I was curious how well the PR2 reticle could work with night vision. I put my PVS-27 in front of it and looked out at 530 yards and 900 yards.

530 yards to the building.
Over 900 yards to the tree.

The image the Leupold Mark5 HD produces is a lot cleaner than this. I had a hard time focusing my iPhone to capture these images.

Check Prices on Leupold Mark5 HD 5-25x56 Scopes

Final Thoughts On The PR2 Reticle Mark5 HD

Having compared my friend Jerry’s Tremor 3 reticle in the exact same scope, a Mark5 HD 5-25×56 I was able to truly appreciate the PR2 reticle. While I am not a PRS competitive shooter, I do find the PR2 reticle to be perfect for my needs. It is wide open and easy to spot my impacts. The Tremor 3 reticle is just too busy for my liking and seems like it hides a lot of what I am seeing. At a retail price of $1999.99, the Mark5 HD 5-25×56 PR2 is not the cheapest scope but the quality matches the price point. If you want a great piece of glass that you can see and reach out long range, then you should consider the Leupold Mark5 5-25×56 with PR2 reticle. For more information go to their website.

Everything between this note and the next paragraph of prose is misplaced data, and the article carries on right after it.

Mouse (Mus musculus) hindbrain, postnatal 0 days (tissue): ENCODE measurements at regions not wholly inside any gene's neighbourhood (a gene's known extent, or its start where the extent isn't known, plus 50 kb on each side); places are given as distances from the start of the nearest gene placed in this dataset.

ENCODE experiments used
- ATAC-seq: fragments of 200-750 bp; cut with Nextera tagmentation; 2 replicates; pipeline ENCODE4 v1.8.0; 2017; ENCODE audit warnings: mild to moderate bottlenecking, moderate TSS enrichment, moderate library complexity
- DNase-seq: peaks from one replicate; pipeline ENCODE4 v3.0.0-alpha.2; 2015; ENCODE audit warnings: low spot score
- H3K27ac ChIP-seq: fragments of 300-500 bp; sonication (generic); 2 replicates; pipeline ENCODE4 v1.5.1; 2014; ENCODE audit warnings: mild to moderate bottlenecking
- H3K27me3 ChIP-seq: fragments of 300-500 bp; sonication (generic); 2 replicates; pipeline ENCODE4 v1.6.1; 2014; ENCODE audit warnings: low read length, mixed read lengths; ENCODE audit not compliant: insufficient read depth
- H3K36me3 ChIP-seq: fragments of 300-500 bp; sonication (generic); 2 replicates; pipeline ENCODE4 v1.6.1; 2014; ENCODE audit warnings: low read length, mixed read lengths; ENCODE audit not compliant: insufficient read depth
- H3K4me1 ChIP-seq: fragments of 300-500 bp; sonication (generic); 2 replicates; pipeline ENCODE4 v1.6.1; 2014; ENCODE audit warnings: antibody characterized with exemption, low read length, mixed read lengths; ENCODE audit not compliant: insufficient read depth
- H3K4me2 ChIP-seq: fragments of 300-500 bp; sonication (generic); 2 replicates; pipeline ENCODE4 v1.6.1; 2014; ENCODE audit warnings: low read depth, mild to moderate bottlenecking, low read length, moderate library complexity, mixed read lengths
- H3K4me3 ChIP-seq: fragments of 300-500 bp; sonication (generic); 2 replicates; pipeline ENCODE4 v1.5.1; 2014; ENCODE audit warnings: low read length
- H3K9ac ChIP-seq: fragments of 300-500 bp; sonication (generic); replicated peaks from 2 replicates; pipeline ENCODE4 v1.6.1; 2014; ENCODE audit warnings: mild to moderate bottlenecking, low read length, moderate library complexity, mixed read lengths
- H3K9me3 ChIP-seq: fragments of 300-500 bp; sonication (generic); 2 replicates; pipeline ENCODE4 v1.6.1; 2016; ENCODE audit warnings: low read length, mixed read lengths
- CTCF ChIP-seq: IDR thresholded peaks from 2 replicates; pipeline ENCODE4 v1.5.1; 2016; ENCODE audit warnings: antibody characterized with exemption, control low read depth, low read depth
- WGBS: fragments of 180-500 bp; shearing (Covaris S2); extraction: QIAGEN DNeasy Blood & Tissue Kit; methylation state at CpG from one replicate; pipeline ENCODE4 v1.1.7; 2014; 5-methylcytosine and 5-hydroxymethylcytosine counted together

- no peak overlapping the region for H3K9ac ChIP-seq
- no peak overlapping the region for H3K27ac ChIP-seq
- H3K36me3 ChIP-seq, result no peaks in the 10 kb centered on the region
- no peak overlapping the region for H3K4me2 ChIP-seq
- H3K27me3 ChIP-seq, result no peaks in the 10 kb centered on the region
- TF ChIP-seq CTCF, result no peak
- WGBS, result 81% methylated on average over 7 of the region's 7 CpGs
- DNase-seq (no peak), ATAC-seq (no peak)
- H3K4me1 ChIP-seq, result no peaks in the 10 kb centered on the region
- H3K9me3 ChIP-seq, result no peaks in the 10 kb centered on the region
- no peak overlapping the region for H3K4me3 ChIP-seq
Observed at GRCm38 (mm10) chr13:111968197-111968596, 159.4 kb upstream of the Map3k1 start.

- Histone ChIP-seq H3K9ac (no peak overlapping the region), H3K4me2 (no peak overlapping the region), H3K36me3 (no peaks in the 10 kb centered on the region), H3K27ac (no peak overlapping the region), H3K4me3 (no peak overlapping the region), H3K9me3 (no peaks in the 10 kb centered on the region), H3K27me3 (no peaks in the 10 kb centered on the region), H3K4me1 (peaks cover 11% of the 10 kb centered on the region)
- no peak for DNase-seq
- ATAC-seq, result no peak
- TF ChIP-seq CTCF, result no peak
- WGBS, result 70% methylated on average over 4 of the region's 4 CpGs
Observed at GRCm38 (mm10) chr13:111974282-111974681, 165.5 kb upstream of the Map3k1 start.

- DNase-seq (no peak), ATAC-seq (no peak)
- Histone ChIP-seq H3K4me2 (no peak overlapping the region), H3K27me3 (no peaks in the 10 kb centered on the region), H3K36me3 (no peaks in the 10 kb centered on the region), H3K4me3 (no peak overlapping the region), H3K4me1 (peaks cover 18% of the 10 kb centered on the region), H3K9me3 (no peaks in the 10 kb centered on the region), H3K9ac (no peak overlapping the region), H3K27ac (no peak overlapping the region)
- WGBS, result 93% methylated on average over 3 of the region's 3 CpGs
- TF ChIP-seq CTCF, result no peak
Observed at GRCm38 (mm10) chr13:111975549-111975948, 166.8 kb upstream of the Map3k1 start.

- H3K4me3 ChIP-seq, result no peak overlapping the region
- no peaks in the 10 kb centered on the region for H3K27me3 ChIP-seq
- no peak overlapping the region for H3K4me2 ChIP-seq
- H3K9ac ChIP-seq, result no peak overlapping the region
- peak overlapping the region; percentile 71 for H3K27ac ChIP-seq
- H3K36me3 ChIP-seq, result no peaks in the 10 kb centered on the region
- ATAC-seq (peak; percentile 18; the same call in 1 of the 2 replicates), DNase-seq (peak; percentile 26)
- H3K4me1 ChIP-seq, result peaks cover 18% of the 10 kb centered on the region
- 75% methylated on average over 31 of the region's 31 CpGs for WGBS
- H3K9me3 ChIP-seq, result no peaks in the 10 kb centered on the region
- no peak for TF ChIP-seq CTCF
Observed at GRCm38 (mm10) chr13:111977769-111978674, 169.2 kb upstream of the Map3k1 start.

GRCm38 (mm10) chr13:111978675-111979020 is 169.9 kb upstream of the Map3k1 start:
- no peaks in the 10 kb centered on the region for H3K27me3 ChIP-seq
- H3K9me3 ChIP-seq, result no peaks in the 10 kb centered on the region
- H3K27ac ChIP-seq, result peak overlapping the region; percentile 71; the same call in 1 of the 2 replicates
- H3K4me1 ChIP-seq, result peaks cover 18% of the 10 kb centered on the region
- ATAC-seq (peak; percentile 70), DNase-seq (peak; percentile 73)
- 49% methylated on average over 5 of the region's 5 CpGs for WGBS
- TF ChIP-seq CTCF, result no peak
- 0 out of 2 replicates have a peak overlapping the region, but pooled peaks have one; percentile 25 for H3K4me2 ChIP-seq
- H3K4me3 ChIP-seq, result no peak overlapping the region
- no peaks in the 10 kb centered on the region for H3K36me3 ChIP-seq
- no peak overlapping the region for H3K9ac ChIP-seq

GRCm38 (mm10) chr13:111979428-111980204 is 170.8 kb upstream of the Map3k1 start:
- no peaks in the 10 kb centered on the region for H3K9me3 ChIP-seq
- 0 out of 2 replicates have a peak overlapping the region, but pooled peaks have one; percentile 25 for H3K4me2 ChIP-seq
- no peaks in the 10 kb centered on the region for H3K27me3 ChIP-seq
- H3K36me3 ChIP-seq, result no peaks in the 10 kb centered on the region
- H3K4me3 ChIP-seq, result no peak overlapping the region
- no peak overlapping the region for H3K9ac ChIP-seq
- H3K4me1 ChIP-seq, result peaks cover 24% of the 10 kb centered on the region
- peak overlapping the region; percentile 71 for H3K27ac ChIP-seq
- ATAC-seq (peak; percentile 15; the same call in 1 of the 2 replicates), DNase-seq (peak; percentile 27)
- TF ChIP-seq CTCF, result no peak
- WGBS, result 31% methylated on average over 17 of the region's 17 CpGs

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Nicholas C
Nicholas C

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2 of 22 comments
  • Mike A. Mike A. on May 01, 2021

    I'm a little disappointed in the review because tactical scopes aren't all about glass. Not a word about turret elevation precision or other features that matter. I appreciate the elevation range and reticle images and what was offered. Was there a turret turn indicator? Were the turret click steps sharp and tactile and precise? Did you shoot and at multiple ranges. Was a tall target test run? Did the elevation impacts match the holdover impacts? I am sure it is a well made scope and Leupold always makes slim attractive finishes and good glass. But just wondered more about function.

  • Guest Guest on May 01, 2021

    Without the best sight anymore, that's a much less cluttered and easy to view scope reticle. Question is this worth the $2000 bucks? Would it be better to spend a more to get an even better product? Is it worth doubling down the money shelled out for something like a 5-25×56 Schmidt-Bender.